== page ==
To road trip through the entire length of the Rocky Mountains would be a nearly 2,000-mile trip, starting in the northern-most part of British Columbia, Canada, and traveling all the way down to New Mexico. Whether you plan to traverse the whole range or just make stops in the parts closest to you, you can find breathtaking views and out-of-this-world landscapes in all parts of the Rockies. However, it's best to narrow them down to the places you most want to see and can most realistically get to (if you're driving through Colorado, then getting to Jasper National Park isn't likely to make your itinerary).
The following list of the top destinations to visit in the Rocky Mountains starts north in Canada and moves south, so you can easily plan your trip based on your starting point. And although those road trips are all included with driving in mind, the Rockies are best enjoyed in the outdoors, whether you're hiking, trekking, kayaking, bouldering, camping, or whatever activity you choose. So don't forget to pull over and enjoy the scenery.
Because these roads are in the Rocky Mountains, many of them are closed during bad weather or even all winter and spring. Be sure to check local road conditions for safety before heading out.
Icefields Parkway, Jasper and Banff National Parks
One of North America's most stunning drives, the Icefields Parkway traverses Jasper and Banff national parks, the crown jewels of the Canadian Rockies. This scenic road starts in the town of Jasper where Highway 93 begins—also known as the Icefields Parkway—and winds down until Highway 93 merges with the Trans-Canadian Highway near the idyllic Lake Louise. The route is 144 miles long but with so many scenic viewpoints, trailheads, waterfalls, and sweeping valleys that you should factor in at least an entire day for taking it all in, if not longer.
Some highlights along the route include the Jasper Skytram at the very beginning, the glass-floored and heart-racing Skywalk, and the Instagram-famous Peyto Lake. The terminus of the Icefields Parkway will bring travelers right to Lake Louise and the Valley of Ten Peaks in Banff National Park, two remote areas that are perfect for camping, hiking, or just having a picnic underneath their natural splendor.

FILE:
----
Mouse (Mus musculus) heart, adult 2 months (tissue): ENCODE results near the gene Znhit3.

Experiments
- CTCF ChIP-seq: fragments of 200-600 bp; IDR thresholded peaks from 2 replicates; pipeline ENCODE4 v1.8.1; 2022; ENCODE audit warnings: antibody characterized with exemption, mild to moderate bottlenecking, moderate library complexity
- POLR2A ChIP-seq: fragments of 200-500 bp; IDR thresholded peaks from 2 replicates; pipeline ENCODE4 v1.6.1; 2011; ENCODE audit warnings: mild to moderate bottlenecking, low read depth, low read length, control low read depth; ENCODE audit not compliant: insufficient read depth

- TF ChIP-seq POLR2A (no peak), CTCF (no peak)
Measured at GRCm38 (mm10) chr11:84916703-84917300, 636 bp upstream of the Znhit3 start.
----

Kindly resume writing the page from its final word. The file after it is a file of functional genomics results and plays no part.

Waterton-Glacier International Peace Park Loop
The Waterton-Glacier International Peace Park is actually a combination of two national parks: Waterton Lakes National Park in Alberta, Canada, and Glacier National Park in Montana. The international park is filled with beautiful mountain peaks, wildflower patches, and alpine meadows, and this year-round getaway has something unique to offer each season of the year. If you can't choose which side of the park you want to visit, the Waterton-Glacier International Peace Park Loop gives visitors the chance to experience the best of both worlds.
There is no officially designated loop, but to circle both parks you'll drive approximately 300–400 miles, depending on exactly which routes you take. One scenic section that shouldn't be missed is the so-called Going-to-the-Sun Road on the U.S. side, the only road that traverses Glacier National Park from east to west. It's a difficult drive with many hairpin turns and it's only open from summer to fall, but the reward is well worth the challenge. If you do plan to drive the entire loop, make sure you have passports for all passengers on hand when crossing the international border.
Beartooth Highway to Yellowstone National Park
Yellowstone National Park is the most visited location in the entire Rocky Mountain range, but getting there can be just as much a part of the experience as actually seeing the park. There are a number of ways to enter America's first national park, but coming in from Montana along the Beartooth Highway is considered by many to be the most scenic.
This famous roadway starts on Highway 212 in the town of Red Lodge, Montana—about an hour south of Billings—and winds through the mountains of southern Montana and northern Wyoming before terminating at the Northeast Entrance to Yellowstone National Park. The entire route from Red Lodge to Yellowstone is only 68 miles, but between the elevation gain, winding roads, and stopping for pictures, you should plan for it to take at least two to three hours. From there, you can continue the drive through the Yellowstone loop and see what else the park has to hold.
Trail Ridge Road in Rocky Mountain National Park
A list of road trips through the Rockies isn't complete without at least one route that goes through Rocky Mountain National Park, and while there are many to choose from, the Trail Ridge Road is one of the most popular—and for good reason. The route starts at the doorstep of the national park in Estes Park, Colorado, traveling west through mountains and across the Continental Divide along U.S. Highway 34 for 48 miles until reaching the city of Grand Lake.
Reaching elevations of over 12,000 feet, it's one of the highest points you can reach in a car in all of North America and provides some of the most exquisite views. But don't enjoy all of them from inside the car. Be sure to pullover in designated areas to take in the views, hike along the nearby trails, and breathe in the fresh alpine air.
Royal Gorge in Cañon City, Colorado
Unlike many of the famous gorges in the United States that are expansive and broad—like the Grand Canyon—the Royal Gorge is deep and narrow, making it a unique one to visit. The Royal Gorge Bridge offers great views down into the gorge itself, though this might not be the best destination for vertigo sufferers. You might also see the excursion train taking visitors along the railroad that runs along the bottom of the gorge. And if you're interested, you can book a trip on the train during your visit, raft through the gorge, or zipline above it, depending on how adventurous you're feeling.